Tuesday, 19 February 2008

Northern Rock- who will really pay?

With the whole fiasco over the last couple of days, this English patriot is left asking- "who will really pay?"

Our (Scottish) Chancellor has been accused of incompetence, with the "taxpayer" currently subsidising the bank in loans and guarantees to other lenders to the tune of about £55bn. Apparently this will rise to £110bn, an equivalent of £3,500 per taxpayer.

Meanwhile our (Scottish) Prime Minister hasn't sacked Darling, nor will Darling resign. Neither are accountable to a single English voter- and yet- were Scotland to leave the UK in the next couple of years, what would Brown, Darling and Salmond decide would happen to this incredible burden?

Brown: What about the North Sea Oil?
Salmond: Scotland will have that.
All: Agreed.
Brown: What about this massive national debt?
Salmond: England can keep that!
All: Agreed!

Sunday, 17 February 2008

Berwick wants to join Scotland

Residents in the English town of Berwick-upon-Tweed have voted in a TV poll to"re-join Scotland".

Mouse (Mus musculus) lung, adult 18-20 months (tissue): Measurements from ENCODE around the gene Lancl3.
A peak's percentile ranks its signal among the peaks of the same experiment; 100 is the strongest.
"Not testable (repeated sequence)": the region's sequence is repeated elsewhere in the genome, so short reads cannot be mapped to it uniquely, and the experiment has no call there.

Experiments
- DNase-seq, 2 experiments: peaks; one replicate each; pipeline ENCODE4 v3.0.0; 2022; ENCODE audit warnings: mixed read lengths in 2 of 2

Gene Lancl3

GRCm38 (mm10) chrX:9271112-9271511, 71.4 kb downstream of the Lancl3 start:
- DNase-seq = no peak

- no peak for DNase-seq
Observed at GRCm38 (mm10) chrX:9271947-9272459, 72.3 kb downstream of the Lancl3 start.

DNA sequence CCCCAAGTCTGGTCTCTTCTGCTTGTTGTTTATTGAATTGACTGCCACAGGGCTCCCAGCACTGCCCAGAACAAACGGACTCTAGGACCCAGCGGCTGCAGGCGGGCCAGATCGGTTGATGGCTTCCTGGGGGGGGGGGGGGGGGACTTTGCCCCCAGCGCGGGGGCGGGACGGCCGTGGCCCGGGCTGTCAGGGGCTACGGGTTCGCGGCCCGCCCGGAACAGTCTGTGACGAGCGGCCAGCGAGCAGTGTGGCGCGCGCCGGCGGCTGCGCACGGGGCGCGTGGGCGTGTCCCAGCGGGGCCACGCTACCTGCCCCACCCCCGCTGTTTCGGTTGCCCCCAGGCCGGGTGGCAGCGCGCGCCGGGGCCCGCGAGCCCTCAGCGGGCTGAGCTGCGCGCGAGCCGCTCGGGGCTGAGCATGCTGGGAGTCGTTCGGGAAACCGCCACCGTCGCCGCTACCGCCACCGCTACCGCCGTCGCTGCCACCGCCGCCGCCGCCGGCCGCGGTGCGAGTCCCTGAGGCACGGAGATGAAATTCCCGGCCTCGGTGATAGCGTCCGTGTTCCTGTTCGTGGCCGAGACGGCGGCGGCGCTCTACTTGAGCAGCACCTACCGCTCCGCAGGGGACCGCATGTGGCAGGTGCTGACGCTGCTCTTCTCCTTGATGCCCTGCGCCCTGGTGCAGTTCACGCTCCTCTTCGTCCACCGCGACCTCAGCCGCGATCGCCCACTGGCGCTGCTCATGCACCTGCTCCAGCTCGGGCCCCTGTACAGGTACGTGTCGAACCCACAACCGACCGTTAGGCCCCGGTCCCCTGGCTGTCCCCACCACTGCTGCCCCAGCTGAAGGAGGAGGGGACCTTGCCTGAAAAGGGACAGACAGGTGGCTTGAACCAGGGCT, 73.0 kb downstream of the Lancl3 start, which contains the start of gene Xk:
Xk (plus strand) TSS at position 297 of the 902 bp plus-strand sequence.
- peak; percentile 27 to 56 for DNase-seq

60% of people who voted wanted to the Northumberland town to become part of Scotland again- the main reason being the better public services available in Scotland.

Organisers of the TV programme said the poll turnout was 1,957 votes- compared to some 3,800 in the last local elections.

There has been pro-Scotland and pro-England campaigns to persuade voters, with both campaigns highlighting the situation whereby services in Scotland are far better than in England.

Former school teacher Barbara Herdman campaigned in the town for a pro-English vote and for a change in how public spending is allocated across the UK. She said: "I think that Berwick should stay part of England because it's so unfair what is happening at the moment.

"The Scots are getting more money than we are. I'm not saying that the Scots should not get what they get, but that we should get the same."


Should Berwick actually become part of Scotland, it could be a risky move. Scotland may well have better public services thanks to money from England, but if the UK splits up those public services will undoubtedly become a thing of the past.

Then again, the fickle people of Berwick may then decide that the grass is in fact greener in England's pleasant lands.

I say that any official poll on Berwick re-joining Scotland, regardless of the outcome, should be binding for 50 years.